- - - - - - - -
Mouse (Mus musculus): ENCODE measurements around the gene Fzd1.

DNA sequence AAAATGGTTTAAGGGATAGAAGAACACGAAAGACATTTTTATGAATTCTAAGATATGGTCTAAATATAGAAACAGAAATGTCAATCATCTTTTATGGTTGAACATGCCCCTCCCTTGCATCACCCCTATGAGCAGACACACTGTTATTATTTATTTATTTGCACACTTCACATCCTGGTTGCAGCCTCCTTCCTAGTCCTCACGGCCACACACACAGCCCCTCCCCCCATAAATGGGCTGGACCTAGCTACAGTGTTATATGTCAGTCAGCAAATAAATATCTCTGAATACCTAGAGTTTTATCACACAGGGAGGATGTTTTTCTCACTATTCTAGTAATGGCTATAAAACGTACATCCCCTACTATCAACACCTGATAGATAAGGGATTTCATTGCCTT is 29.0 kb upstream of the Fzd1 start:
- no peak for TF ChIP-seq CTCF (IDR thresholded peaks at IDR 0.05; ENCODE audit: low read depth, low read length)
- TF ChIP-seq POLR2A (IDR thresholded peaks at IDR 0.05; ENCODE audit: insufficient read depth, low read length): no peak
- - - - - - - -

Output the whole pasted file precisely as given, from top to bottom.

Mouse (Mus musculus): ENCODE measurements around the gene Fzd1.

DNA sequence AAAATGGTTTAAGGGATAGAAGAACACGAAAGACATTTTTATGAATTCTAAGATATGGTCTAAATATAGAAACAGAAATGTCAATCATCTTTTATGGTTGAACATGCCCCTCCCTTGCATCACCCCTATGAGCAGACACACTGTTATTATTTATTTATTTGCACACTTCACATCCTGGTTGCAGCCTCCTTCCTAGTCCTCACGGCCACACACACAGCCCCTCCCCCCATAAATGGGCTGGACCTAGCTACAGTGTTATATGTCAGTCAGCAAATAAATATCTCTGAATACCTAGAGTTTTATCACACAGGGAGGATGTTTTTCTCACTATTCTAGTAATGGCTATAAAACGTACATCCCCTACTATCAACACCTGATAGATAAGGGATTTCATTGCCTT is 29.0 kb upstream of the Fzd1 start:
- no peak for TF ChIP-seq CTCF (IDR thresholded peaks at IDR 0.05; ENCODE audit: low read depth, low read length)
- TF ChIP-seq POLR2A (IDR thresholded peaks at IDR 0.05; ENCODE audit: insufficient read depth, low read length): no peak